As part of our ongoing efforts to understand the voting patterns of the Rising American Electorate, we’ve worked with Lake Research Partners to produce this report, which catalogues the changes in voting turnout for the Rising American Electorate between 2012 and 2016 – and makes projections for voter drop-off in 2018.
The projections are sobering and troubling to everyone who cares about increasing participation in our great democracy. Our prediction is that 40 million Americans who voted in 2016 won’t cast a ballot in the 2018 midterms — and to make matters worse, 2/3 of those drop-off voters will be members of the Rising American Electorate. The RAE dropoff is projected to be particularly pronounced in key 2018 battleground states, such as Arizona, Nevada, Florida, and Ohio:
Add in the effects of ongoing vote suppression efforts and the implication is clear: Democracy is facing a headwind in 2018. We need to double down on voter registration, mobilization and turnout efforts, and fighting for voting rights in order to make sure that every American has the opportunity to raise their voice at the ballot box.
There are more than 58 million single women eligible to vote this November. For the first time ever, there are more single women than married women eligible to vote, and their numbers continue to grow nationally and in key states. And as the new poll of nine battleground states conducted for Women’s Voices Women Vote Action Fund shows, single women could determine the outcome of the presidential election and U.S. Senate races down-ballot.
This chart showing the growth of the Rising American Electorate – unmarried women, people of color, and Millennials – in key states between 2010 and 2016 demonstrates quite clearly how broadly and quickly the face of America is changing.
All information was provided by Lake Research Partners.
The five presidential primaries next Tuesday are all on the east coast—Connecticut, Delaware, Maryland, Pennsylvania, and Rhode Island. These primaries could mark the end of Sen. Bernie Sanders’s presidential campaign and move the Republicans closer to a contested convention.
Here’s what’s at stake:
- Connecticut: 70 Democratic delegates (awarded proportionally); 28 Republican (awarded proportionallyif no candidate gets >50%, winner-take-all if one candidate does)
The Rising American Electorate—unmarried women, people of color, and millennials—make up the majority of voters in Maryland (56%) and Delaware (56%) and close to half the electorate in the other primary states (49% in Connecticut, 47% in Pennsylvania, and 48% in Rhode Island).
Forty percent of the eligible voters in Maryland are people of color (40%), the largest share of any state voting on Tuesday. 30% of MD’s eligible voters are African Americans—and the participation of these voters could decide the tightly-contested Democratic primary race for the open U.S. Senate seat between Representatives Chris Van Hollen and Donna Edwards. According to Washington Post polling, voters are split along racial lines between Van Hollen, a white man, and Edwards, an African-American woman. The Post poll shows that Edwards has a 51-point lead among African-American women.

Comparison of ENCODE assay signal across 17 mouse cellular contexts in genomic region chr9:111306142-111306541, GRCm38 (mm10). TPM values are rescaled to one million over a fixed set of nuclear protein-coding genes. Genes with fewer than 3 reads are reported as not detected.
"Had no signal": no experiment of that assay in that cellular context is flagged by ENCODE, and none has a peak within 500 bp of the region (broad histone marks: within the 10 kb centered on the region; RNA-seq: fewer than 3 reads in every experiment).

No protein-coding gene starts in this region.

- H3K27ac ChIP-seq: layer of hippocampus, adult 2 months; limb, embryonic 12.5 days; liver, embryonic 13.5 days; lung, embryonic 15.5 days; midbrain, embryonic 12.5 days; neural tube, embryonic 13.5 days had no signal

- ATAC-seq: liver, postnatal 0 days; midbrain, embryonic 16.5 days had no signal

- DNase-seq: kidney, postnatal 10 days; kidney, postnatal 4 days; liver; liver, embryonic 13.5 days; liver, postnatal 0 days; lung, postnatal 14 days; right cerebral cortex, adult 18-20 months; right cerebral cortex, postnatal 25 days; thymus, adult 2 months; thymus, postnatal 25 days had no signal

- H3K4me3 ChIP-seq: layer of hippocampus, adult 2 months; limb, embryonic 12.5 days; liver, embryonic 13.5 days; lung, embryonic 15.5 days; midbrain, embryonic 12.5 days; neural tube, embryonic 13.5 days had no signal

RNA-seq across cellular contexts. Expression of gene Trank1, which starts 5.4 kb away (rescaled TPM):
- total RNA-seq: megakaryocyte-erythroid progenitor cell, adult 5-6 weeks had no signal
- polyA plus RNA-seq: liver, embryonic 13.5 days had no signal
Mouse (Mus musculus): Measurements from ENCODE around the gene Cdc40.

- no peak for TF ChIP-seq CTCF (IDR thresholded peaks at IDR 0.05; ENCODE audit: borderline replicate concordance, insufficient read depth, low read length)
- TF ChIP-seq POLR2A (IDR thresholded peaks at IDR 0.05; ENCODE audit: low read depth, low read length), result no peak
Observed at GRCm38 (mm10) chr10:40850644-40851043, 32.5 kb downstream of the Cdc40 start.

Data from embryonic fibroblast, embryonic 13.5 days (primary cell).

Here’s an updated look at the median earnings, health insurance coverage and poverty rates for unmarried women in 16 states. These profiles provide detailed demographic and economic portraits of the growing number of increasingly politically-powerful single women.
An astonishing number of single women aren’t yet registered to vote. If we help even a small percentage more of unmarried women register and vote, we’d likely see different results up and down the ballot in key 2016 states.
(Click on a state name in the table to view our demographic profile of unmarried women for that state.)
|State||Unmarried Women||% of Vote-Eligible Population||Registered to Vote||Not Registered to Vote|
|Colorado||830,224||22%||546,725 (66%)||283,499 (34%)|
|Florida||3,637,949||26%||2,184,986 (60%)||1,452,963 (40%)|
|Iowa||524,096||23%||325,929 (62%)||198,167 (38%)|
|Missouri||1,010,097||23%||665,390 (66%)||344,707 (34%)|
|Nevada||482,278||26%||266,875 (55%)||215,404 (45%)|
|New Hampshire||239,332||24%||146,705 (61%)||92,627 (39%)|
|North Carolina||1,803,826||26%||1,147,794 (64%)||656,032 (36%)|
|Ohio||2,171,933||26%||1,341,439 (62%)||830,495 (38%)|
|Pennsylvania||2,296,628||24%||1,404,064 (61%)||892,563 (39%)|
|Virginia||1,399,995||24%||831,891 (59%)||568,104 (41%)|
|Wisconsin||1,007,304||24%||637,094 (63%)||370,210 (37%)|
Data Source: Current Population Survey: Voting and Registration Supplement, 2014. U.S. Department of Commerce, Bureau of the Census.
Our research team has compiled available data from the US Census Bureau, the Bureau of Labor Statistics, and other sources to put together this statistical profile of the demographic and economic circumstances facing unmarried women in the Commonwealth of Pennsylvania.
Report updated May 2017